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Smell of Earth

Read time: 1 min 6 January, 2018 - 08:35

Have you noticed the smell of the air just after a rain - the fresh earthy smell that take us back to our childhood, that inspired a lots of poets and writers to flourish with their creativity?

It was around the 1960’s when two Australian mineralogists, Isabel Joy Bear and Richard Grenfell Thomas isolated the compound responsible for the odor and named Petrichor, after the fluid that flows in the veins of the gods in Greek mythology. Surprisingly, long before their isolation, Indian perfume makers from Kannauj, a small village in Uttar Pradesh, India, were able to capture the earthy aroma into a perfume bottle. They called it “Mitti ka attar”. They keep baked clay disc in the sun in the hot and dry spell of April and May and then extract the earthy smell perfume by the process of distillation.

Isabel and Grenfell mentioned the contribution of the people of Kannauj in their paper published in the Nature journal in 1964. They defined Petrichor as a mixture of different chemicals that could vary in different places in different seasons. But how does soil all over the world smell similar after a shower, if different places have different soil types?

The reason behind this is a particular class of bacteria called Actinomycetes, the same bacteria that produce streptomycin, an antibiotic against tuberculosis. These bacteria are present in the soil all over the world. In dry and hot climate, they become inactive to form spores that secrete  a compound called geosmine with an earthy smell. Interestingly, geosmine is responsible for the distinctively earthy taste in beets or the muddy taste in catfish. Human nose is extremely sensitive to the smell of geosmine. We can smell it in a concentration as low as 5 parts per trillion - that means we can smell one drop of geosmine in four Olympic sized swimming pools full of water.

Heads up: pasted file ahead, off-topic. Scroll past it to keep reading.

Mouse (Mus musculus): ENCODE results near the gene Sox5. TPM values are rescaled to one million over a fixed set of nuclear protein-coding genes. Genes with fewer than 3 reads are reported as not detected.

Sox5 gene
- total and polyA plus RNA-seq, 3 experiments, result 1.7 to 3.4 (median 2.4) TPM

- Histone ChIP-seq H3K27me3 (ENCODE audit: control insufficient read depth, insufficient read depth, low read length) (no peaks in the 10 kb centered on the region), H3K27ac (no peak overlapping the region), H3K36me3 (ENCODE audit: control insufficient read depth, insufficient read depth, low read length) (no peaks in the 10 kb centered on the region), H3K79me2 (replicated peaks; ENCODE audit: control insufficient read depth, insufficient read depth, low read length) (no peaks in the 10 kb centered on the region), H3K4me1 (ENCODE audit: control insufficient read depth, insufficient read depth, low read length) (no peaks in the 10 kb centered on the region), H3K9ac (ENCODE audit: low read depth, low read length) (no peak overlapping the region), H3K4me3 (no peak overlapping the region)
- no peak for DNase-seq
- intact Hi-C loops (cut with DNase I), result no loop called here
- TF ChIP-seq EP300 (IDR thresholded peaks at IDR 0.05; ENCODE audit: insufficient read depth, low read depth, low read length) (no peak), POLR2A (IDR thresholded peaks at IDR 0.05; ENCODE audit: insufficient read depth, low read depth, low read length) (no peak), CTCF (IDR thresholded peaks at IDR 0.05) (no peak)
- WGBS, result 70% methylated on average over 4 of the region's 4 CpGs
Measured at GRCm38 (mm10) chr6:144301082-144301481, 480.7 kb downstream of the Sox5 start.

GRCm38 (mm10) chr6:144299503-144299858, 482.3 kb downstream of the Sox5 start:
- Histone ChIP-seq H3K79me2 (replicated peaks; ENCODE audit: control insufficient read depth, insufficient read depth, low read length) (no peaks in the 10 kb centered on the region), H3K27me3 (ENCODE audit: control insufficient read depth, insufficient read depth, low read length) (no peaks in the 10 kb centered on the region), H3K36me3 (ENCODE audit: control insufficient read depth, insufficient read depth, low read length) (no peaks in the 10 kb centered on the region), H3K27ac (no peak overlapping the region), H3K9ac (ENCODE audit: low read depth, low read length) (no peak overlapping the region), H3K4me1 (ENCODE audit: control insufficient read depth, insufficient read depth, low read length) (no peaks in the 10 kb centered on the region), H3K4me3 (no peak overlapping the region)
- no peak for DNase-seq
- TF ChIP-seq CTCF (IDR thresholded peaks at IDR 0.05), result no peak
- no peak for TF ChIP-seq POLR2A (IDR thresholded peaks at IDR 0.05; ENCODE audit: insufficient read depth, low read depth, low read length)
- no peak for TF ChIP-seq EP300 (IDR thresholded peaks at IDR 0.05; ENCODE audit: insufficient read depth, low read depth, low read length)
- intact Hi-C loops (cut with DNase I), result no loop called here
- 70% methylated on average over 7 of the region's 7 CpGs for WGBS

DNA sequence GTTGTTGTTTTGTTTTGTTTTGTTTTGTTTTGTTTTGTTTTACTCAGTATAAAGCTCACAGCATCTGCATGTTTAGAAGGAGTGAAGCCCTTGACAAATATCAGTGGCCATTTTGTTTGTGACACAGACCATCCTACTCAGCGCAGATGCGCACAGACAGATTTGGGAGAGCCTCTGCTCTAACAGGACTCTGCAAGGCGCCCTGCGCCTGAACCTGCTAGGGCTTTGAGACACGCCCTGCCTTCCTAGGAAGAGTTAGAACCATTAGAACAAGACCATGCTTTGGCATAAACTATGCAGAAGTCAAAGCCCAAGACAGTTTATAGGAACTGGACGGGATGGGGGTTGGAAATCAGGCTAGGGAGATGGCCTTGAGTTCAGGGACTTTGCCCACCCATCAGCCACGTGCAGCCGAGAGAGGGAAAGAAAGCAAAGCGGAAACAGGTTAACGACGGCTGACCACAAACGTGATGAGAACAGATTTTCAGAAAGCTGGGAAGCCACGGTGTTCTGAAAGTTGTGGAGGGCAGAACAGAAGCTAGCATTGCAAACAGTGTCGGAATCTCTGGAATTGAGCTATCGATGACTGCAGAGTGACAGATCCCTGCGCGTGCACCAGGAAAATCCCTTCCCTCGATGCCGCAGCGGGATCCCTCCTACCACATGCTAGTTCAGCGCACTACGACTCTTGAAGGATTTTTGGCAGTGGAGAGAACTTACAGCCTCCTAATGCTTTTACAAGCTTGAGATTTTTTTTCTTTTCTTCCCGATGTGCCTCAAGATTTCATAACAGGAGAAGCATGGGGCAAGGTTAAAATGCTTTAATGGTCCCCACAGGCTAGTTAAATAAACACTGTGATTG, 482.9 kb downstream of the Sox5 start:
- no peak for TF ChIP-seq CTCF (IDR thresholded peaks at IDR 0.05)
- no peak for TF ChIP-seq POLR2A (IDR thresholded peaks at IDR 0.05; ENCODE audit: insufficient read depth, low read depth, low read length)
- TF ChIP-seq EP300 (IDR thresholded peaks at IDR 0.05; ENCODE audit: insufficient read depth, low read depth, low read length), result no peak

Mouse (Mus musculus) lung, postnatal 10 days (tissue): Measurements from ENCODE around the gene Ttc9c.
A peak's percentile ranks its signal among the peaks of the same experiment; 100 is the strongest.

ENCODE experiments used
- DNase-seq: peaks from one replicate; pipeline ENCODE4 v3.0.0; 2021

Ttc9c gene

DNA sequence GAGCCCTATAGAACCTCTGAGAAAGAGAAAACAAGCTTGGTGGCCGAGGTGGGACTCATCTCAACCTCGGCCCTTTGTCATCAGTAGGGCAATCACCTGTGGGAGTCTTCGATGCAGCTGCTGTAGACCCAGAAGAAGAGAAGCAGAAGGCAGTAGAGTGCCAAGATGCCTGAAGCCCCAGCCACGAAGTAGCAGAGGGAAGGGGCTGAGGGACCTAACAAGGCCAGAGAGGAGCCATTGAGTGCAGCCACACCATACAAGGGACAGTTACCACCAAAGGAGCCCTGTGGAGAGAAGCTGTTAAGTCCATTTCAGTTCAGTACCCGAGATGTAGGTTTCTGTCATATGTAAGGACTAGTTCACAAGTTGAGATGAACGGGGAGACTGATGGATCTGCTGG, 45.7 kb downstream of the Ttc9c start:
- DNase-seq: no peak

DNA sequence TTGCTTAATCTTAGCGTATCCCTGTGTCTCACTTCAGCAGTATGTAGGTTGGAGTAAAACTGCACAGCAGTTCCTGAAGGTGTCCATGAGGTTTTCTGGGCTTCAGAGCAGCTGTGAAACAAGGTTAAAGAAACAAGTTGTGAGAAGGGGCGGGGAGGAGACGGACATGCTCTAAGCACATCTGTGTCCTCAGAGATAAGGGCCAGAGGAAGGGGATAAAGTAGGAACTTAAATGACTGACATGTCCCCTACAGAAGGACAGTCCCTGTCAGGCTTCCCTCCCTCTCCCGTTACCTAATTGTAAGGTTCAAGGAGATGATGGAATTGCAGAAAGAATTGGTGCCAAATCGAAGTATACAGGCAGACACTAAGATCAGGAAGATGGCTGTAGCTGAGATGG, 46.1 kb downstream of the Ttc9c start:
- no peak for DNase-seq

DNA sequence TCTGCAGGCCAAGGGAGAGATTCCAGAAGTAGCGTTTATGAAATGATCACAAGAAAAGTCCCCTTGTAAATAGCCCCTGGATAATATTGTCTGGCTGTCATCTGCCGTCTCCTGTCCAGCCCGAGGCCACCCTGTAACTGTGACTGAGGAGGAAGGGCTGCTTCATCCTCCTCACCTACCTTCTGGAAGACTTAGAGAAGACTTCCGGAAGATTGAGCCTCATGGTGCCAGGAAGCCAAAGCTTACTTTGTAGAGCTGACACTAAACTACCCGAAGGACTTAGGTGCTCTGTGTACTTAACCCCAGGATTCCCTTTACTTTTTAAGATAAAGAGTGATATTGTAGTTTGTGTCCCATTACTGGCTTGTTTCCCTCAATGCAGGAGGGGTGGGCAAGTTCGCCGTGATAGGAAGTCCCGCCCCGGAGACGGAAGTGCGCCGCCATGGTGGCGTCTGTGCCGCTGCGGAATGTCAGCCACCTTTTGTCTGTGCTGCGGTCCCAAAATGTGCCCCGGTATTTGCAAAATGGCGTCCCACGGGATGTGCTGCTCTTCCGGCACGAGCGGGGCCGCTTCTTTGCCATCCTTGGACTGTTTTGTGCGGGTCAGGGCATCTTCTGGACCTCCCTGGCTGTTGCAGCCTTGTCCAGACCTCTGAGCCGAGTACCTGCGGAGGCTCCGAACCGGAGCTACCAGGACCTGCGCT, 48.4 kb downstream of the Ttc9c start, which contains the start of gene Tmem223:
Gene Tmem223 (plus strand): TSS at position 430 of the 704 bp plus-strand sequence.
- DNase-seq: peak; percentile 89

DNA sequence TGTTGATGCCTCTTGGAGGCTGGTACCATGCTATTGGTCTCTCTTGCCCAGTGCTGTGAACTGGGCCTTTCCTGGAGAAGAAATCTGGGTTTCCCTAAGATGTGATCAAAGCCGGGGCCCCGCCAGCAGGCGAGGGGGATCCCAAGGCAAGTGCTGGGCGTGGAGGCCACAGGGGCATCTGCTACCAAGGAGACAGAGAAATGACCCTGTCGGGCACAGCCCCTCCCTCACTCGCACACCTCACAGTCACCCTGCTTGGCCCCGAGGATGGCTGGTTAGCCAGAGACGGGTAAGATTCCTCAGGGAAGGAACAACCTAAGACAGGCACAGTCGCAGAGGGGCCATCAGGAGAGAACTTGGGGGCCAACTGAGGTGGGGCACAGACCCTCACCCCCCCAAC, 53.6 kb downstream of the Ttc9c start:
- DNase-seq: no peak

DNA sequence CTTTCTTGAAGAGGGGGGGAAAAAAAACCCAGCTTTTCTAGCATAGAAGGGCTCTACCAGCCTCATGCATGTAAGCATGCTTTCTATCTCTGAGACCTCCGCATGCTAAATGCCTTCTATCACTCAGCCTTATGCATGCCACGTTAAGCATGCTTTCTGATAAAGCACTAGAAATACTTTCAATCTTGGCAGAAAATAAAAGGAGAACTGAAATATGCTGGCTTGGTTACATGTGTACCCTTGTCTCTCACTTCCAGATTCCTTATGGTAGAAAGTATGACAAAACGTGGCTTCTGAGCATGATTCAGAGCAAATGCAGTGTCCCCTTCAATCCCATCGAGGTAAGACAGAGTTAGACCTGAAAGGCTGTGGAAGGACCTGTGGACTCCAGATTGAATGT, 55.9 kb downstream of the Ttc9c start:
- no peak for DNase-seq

A recent study conducted by scientists at MIT provides an answer to how this smell reaches the air. When a raindrop hits a porous surface of soil, it traps a tiny amount of air. These air bubbles then speed upward and break, releasing microscopic particles, called aerosols, into the air. These aerosols carry the aroma of the fresh earth to air.

Isabel and Richards became famous after this discovery and their works are still remembered. It is unfortunate that we do not know the pioneer perfume makers of Kannauj who were able to capture this aroma long before the duo. The perfume industry in Kannauj is worsening day by day and a 50 ml of “Miiti ka attar” can cost a whooping $16.